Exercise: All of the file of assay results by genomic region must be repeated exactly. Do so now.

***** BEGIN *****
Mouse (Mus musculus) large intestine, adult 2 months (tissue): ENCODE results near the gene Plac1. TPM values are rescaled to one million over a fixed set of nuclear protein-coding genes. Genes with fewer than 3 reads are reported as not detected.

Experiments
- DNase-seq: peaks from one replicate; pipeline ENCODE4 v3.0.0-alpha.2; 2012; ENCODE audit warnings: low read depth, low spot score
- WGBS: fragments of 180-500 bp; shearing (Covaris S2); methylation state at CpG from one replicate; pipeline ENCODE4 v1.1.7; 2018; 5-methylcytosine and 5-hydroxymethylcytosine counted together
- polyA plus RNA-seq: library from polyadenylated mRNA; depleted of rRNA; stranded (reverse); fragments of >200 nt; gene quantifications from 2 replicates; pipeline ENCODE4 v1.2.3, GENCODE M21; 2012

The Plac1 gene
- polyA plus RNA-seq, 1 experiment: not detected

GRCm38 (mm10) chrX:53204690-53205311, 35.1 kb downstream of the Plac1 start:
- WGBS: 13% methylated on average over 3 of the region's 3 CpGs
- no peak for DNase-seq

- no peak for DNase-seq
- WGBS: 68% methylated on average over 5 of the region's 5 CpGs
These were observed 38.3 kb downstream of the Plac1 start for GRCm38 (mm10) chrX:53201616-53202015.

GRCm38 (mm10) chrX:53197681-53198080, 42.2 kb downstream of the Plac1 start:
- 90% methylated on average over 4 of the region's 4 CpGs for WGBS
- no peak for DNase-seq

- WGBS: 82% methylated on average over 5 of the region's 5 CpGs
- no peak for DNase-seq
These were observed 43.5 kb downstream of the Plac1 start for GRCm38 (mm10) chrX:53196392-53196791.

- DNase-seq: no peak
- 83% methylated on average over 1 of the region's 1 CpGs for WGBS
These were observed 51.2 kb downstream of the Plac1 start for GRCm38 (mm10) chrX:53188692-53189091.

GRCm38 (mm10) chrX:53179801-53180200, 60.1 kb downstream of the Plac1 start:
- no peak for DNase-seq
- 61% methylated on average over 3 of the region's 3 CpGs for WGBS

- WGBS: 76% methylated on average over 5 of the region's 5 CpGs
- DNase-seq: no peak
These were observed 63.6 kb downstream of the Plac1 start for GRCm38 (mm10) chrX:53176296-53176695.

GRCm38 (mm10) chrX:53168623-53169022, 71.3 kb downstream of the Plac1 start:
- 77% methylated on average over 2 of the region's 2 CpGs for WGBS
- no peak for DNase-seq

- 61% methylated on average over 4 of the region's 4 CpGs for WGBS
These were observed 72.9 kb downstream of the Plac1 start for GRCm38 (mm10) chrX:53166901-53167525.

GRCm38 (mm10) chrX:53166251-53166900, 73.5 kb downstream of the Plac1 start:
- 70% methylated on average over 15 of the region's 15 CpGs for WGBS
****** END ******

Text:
Mouse (Mus musculus) large intestine, adult 2 months (tissue): ENCODE results near the gene Plac1. TPM values are rescaled to one million over a fixed set of nuclear protein-coding genes. Genes with fewer than 3 reads are reported as not detected.

Experiments
- DNase-seq: peaks from one replicate; pipeline ENCODE4 v3.0.0-alpha.2; 2012; ENCODE audit warnings: low read depth, low spot score
- WGBS: fragments of 180-500 bp; shearing (Covaris S2); methylation state at CpG from one replicate; pipeline ENCODE4 v1.1.7; 2018; 5-methylcytosine and 5-hydroxymethylcytosine counted together
- polyA plus RNA-seq: library from polyadenylated mRNA; depleted of rRNA; stranded (reverse); fragments of >200 nt; gene quantifications from 2 replicates; pipeline ENCODE4 v1.2.3, GENCODE M21; 2012

The Plac1 gene
- polyA plus RNA-seq, 1 experiment: not detected

GRCm38 (mm10) chrX:53204690-53205311, 35.1 kb downstream of the Plac1 start:
- WGBS: 13% methylated on average over 3 of the region's 3 CpGs
- no peak for DNase-seq

- no peak for DNase-seq
- WGBS: 68% methylated on average over 5 of the region's 5 CpGs
These were observed 38.3 kb downstream of the Plac1 start for GRCm38 (mm10) chrX:53201616-53202015.

GRCm38 (mm10) chrX:53197681-53198080, 42.2 kb downstream of the Plac1 start:
- 90% methylated on average over 4 of the region's 4 CpGs for WGBS
- no peak for DNase-seq

- WGBS: 82% methylated on average over 5 of the region's 5 CpGs
- no peak for DNase-seq
These were observed 43.5 kb downstream of the Plac1 start for GRCm38 (mm10) chrX:53196392-53196791.

- DNase-seq: no peak
- 83% methylated on average over 1 of the region's 1 CpGs for WGBS
These were observed 51.2 kb downstream of the Plac1 start for GRCm38 (mm10) chrX:53188692-53189091.

GRCm38 (mm10) chrX:53179801-53180200, 60.1 kb downstream of the Plac1 start:
- no peak for DNase-seq
- 61% methylated on average over 3 of the region's 3 CpGs for WGBS

- WGBS: 76% methylated on average over 5 of the region's 5 CpGs
- DNase-seq: no peak
These were observed 63.6 kb downstream of the Plac1 start for GRCm38 (mm10) chrX:53176296-53176695.

GRCm38 (mm10) chrX:53168623-53169022, 71.3 kb downstream of the Plac1 start:
- 77% methylated on average over 2 of the region's 2 CpGs for WGBS
- no peak for DNase-seq

- 61% methylated on average over 4 of the region's 4 CpGs for WGBS
These were observed 72.9 kb downstream of the Plac1 start for GRCm38 (mm10) chrX:53166901-53167525.

GRCm38 (mm10) chrX:53166251-53166900, 73.5 kb downstream of the Plac1 start:
- 70% methylated on average over 15 of the region's 15 CpGs for WGBS